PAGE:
Along with the park’s existing roller coasters, eateries and shops, the park map also identifies seasonal attractions and holiday events. So when we arrive at Deck the Halls, where Superman is, we have the opportunity for a meet and greet with the Winter Wizard, which we decline. We can also take in a merry magic show. Decline.
We are that Superman focused.
We’ll avail ourselves later of some of the Six Flags Holiday in the Park seasonal entertainment. For now we’re enjoying our brisk walk in the crispy air that has an undercurrent of wood smoke from fire pits situated throughout the park.
“That smell reminds me of the sweet incense they burned in the clay ovens when mom and I were in New Mexico. That was before your time,” I say wistfully.
“It smells like the laser cutter at school,” Maya says, less wistfully.
Superman: Ultimate Flight
When we get to Superman, Maya wheels around to underscore the aforementioned benefit of visiting Six Flags Great Adventure on a crisp November day: “There’s NO line.”
And indeed, the only issue prior to boarding is that this is Felix’s first time on the ride and he’s a little freaked out. But he’d rather suck it up than disappoint either of his sisters.
We wait to board the ride – the three kids queued up for one row, us parents in the row next to theirs. “Make sure you’re each buckled in,” Toby says to them. I feel like this is a very mom thing to say. Similarly, Toby’s diligence about their safety extends to her passing her bottle of hand sanitizer to everyone after we touch anything.
Covid Protocols at Six Flags Great Adventure
Toby’s modest little bottle of hand sanitizer, like a miraculous Chanukah candle from ancient times, lasted all of us the full 4½ hours of our day at Six Flags. But had it run out, Six Flags is also diligent about having hand sanitizer stations throughout the park. The mask mandate today is the same as it was when we visited in June. As noted on the Six Flags website: “Face coverings are not mandatory during your visit but are recommended for unvaccinated individuals.”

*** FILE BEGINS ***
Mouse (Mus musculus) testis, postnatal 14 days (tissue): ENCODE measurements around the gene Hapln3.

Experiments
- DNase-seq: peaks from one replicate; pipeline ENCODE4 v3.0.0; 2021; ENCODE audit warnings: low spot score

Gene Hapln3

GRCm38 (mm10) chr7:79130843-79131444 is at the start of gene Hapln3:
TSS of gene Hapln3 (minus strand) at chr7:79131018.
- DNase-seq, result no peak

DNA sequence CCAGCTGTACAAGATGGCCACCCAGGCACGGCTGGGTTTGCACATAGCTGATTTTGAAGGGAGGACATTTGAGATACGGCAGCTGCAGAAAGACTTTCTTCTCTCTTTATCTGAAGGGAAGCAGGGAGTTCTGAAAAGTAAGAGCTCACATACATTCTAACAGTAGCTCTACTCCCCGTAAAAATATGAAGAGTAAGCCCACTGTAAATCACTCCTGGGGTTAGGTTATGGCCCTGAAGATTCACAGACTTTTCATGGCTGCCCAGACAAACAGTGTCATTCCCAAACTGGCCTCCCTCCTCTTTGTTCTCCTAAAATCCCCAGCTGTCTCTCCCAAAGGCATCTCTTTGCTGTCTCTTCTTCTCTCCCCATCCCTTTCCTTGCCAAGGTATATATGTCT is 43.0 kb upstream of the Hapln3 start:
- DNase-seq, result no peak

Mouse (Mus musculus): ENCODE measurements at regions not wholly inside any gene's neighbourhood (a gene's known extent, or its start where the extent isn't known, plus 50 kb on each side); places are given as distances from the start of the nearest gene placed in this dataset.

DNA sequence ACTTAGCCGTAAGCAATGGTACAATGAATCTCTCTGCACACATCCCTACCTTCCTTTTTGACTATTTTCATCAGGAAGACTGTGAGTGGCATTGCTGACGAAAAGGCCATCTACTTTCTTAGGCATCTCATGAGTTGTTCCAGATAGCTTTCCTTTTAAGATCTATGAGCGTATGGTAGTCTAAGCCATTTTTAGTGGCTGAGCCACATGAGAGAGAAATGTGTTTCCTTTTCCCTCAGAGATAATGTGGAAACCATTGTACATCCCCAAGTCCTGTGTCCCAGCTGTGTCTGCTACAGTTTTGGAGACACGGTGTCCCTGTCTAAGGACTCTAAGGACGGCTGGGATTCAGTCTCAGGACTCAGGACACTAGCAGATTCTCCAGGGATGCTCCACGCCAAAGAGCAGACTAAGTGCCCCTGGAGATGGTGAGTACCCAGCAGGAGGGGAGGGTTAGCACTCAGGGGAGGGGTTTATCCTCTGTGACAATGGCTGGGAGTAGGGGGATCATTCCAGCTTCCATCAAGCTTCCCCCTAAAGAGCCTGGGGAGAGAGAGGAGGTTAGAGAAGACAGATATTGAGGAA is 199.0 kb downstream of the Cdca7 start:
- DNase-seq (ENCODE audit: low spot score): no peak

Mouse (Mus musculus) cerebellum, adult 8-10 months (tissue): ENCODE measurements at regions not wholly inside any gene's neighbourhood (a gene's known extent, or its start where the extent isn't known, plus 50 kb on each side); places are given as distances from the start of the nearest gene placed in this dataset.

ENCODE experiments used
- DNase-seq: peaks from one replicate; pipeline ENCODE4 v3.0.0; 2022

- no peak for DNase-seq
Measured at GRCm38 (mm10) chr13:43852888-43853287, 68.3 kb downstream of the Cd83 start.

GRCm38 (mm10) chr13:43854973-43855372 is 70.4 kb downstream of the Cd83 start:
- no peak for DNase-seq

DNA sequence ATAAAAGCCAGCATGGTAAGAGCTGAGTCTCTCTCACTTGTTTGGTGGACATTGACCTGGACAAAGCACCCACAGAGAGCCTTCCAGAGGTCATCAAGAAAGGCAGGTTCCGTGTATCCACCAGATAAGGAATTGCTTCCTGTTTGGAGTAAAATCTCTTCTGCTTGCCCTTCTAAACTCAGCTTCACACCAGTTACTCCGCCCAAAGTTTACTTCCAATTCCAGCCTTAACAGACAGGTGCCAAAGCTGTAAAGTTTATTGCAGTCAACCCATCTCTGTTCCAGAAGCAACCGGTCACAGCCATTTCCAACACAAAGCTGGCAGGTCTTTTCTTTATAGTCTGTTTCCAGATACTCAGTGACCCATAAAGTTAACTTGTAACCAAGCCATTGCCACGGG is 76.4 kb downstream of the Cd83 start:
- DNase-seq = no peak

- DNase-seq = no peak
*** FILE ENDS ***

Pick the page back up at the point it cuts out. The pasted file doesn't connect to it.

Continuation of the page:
And, as during our previous visit, most park-goers were maskless indoors and out, though a percentage, including my crew, remained masked indoors and when we encountered pockets of congestion outdoors.
In short, between my family’s personal precautions and the park’s wide-open, uncrowded spaces, we felt safe.
Ain’t We Got Indoor Fun: “Frost,” The Live Performance
You probably won’t be astonished to learn that it got colder as the day went on. And believe it not, at the very moment the air turned from brisk to frosty, we found ourselves in the festively dubbed Holiday Heroes region of the park, standing before a theater showing a Six Flags Holiday in the Park special attraction, “Frost.”
It’s nice and warm in the theater, just as the festively-dressed door attendants promised. And we’re pleased that there were many empty rows to pick from.
The 25-minute show is packed, the announcer says, with “astounding feats of acrobatic artistry.”
The acrobatic artists in “Frost” included this dude:
And don’t let the goofy green hats fool you. These two are serious about being limber.
Holiday Craze Mirror Maze
Our next stop was the Holiday Craze Mirror Maze ($6 per person, $5 for members and passholders), which sounds like a seasonally-themed episode of “Succession” but is in actuality a Holiday in the Park indoor attraction nestled within the park’s North Pole region.
If you like the idea of an experience with darling animated displays of Santa Claus that somewhat randomly includes a mini dance party led by a live elf, this is your maze. The experience is so kid friendly that we were happy to let a 2-year old girl and her family walk ahead of us and lead us through.
My wife appreciated that all maze participants were required to wear disposable rubber gloves. And I appreciated that Snowflake and Plum gamely took time away from their maze-guarding duties to appear in this photo.
Meanwhile, at the Hall of Justice
As the mercury dipped further we availed ourselves of two indoor thrill rides, Justice League: Battle for Metropolis and Skull Mountain, which according to the Six Flags Holiday in the Park map, may be found respectively in the Holiday Heroes and Poinsettia Peak regions of the park.
The thrill level Six Flags assigns to Justice League is moderate, and that’s accurate: Equipped with 3D glasses and a laser blaster, you shoot at targets presented by immersive videos.